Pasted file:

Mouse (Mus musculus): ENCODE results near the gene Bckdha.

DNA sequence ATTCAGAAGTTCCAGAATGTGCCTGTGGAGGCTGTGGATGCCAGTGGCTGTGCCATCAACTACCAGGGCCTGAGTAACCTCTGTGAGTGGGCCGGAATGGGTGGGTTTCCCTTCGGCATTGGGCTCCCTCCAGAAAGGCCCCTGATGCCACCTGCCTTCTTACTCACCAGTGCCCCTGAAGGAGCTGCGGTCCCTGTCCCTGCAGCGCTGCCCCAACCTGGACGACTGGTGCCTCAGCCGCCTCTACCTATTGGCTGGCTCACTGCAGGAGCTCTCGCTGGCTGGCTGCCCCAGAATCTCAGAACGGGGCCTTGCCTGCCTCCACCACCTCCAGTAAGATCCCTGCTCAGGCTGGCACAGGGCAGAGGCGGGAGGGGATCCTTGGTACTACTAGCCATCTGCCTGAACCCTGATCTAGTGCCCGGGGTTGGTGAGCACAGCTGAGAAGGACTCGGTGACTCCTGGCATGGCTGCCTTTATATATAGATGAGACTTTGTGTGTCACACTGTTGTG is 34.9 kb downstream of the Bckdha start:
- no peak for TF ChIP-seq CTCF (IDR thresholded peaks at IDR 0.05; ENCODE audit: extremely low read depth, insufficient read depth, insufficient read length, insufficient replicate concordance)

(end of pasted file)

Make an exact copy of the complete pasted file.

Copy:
Mouse (Mus musculus): ENCODE results near the gene Bckdha.

DNA sequence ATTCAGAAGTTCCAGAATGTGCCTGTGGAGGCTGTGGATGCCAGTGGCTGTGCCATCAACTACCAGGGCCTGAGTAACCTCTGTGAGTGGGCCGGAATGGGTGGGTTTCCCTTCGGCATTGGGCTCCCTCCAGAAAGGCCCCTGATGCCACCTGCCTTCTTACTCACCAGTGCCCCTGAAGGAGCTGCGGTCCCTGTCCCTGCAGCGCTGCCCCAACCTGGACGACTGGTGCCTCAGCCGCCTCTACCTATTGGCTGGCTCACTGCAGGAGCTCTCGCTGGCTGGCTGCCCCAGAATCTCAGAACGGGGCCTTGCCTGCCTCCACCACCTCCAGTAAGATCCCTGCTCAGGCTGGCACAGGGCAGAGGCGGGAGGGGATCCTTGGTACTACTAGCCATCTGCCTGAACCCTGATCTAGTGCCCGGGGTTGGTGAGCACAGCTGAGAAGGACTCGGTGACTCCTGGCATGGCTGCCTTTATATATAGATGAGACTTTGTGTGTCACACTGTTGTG is 34.9 kb downstream of the Bckdha start:
- no peak for TF ChIP-seq CTCF (IDR thresholded peaks at IDR 0.05; ENCODE audit: extremely low read depth, insufficient read depth, insufficient read length, insufficient replicate concordance)